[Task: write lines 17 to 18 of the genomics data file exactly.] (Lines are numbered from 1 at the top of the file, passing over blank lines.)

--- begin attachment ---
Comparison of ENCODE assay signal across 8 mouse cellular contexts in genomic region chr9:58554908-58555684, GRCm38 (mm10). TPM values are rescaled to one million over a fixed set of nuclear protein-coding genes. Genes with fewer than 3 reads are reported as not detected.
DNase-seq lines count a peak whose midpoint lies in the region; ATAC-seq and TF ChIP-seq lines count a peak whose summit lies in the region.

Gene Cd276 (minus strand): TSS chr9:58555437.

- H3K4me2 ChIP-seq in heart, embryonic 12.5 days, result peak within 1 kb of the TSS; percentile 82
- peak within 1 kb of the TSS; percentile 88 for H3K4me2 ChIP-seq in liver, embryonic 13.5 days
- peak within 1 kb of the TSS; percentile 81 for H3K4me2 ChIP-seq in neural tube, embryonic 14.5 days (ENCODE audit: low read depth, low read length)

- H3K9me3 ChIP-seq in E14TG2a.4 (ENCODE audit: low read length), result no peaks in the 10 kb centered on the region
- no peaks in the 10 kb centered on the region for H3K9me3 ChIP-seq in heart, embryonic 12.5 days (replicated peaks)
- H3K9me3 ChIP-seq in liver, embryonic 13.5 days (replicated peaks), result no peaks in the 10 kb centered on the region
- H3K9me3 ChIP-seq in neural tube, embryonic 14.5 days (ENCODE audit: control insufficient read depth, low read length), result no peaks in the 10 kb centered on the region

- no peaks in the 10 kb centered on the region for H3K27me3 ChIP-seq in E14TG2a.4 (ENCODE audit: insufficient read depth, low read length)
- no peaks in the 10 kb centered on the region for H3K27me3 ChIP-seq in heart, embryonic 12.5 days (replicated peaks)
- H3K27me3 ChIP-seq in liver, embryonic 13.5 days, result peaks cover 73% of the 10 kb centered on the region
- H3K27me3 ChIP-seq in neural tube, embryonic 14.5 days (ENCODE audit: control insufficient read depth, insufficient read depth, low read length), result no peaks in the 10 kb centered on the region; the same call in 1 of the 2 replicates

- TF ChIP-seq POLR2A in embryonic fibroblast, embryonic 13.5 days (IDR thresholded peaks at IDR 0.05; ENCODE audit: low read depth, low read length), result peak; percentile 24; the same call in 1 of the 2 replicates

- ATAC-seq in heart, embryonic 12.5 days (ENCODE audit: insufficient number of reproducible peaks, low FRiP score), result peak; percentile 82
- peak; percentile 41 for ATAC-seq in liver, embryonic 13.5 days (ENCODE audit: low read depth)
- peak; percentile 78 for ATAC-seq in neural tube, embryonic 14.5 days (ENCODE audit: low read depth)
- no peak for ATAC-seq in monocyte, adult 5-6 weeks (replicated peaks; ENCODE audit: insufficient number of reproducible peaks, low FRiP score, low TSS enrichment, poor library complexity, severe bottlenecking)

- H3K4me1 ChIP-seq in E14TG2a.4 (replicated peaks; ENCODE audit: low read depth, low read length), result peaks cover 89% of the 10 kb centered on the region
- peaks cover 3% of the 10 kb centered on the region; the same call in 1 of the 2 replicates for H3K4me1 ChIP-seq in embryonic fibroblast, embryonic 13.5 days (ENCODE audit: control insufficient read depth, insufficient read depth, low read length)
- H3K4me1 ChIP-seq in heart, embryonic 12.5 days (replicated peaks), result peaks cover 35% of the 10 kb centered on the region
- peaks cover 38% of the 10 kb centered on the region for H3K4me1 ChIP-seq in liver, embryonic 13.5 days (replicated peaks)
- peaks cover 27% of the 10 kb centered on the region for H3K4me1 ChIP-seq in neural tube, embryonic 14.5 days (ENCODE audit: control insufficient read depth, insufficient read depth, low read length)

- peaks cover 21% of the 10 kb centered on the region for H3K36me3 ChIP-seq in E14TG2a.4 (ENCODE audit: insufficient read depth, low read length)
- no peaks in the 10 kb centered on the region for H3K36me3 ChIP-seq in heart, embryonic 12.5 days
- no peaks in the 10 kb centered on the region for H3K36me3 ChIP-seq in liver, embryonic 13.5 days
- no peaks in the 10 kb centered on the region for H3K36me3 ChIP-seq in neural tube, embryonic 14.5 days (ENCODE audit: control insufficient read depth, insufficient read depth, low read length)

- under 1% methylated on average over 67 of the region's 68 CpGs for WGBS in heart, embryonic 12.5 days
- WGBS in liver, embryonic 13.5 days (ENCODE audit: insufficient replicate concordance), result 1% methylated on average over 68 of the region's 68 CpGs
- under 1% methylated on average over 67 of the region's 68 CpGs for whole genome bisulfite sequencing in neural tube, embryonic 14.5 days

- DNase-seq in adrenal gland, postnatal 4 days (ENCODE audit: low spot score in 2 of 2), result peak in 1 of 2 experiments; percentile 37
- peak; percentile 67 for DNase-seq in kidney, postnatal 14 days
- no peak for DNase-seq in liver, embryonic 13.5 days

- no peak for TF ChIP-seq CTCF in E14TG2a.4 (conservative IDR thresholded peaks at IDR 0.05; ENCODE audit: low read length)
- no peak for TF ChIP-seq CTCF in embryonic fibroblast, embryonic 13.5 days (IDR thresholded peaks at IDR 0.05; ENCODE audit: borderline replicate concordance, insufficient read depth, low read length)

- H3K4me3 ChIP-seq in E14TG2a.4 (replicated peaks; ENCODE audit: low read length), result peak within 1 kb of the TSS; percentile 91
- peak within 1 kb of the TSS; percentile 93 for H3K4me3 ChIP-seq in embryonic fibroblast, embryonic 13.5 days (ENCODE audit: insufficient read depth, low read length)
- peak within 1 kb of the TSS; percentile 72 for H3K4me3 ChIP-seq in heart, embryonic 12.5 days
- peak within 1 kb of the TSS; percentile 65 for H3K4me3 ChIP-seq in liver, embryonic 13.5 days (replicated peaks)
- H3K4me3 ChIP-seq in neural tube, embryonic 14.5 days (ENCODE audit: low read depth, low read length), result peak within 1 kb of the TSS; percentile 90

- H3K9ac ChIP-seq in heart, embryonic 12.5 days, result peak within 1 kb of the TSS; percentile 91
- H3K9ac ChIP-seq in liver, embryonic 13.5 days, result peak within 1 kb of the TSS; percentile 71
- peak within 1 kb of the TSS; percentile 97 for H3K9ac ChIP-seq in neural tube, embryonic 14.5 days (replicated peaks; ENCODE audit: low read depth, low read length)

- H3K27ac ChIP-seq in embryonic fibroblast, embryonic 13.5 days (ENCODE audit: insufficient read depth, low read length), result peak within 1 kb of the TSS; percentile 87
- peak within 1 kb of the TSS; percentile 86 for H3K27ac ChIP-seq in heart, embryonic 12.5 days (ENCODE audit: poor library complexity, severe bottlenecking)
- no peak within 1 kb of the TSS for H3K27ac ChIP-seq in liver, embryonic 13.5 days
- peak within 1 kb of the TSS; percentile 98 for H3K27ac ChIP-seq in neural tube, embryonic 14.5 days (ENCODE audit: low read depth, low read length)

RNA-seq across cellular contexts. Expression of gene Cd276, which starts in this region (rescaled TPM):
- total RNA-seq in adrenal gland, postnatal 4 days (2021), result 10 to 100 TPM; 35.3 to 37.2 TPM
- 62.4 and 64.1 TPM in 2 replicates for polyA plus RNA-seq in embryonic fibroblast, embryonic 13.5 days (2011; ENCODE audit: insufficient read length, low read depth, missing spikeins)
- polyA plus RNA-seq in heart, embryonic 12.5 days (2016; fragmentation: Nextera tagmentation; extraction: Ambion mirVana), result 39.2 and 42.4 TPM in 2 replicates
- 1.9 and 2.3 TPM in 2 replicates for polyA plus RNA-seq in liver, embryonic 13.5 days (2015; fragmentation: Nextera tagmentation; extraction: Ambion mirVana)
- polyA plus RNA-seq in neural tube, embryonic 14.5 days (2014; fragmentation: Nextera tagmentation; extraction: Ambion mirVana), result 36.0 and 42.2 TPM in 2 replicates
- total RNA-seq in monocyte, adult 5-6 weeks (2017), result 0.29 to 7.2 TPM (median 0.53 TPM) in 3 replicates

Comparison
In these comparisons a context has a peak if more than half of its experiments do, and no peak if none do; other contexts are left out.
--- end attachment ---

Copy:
- peak; percentile 41 for ATAC-seq in liver, embryonic 13.5 days (ENCODE audit: low read depth)
- peak; percentile 78 for ATAC-seq in neural tube, embryonic 14.5 days (ENCODE audit: low read depth)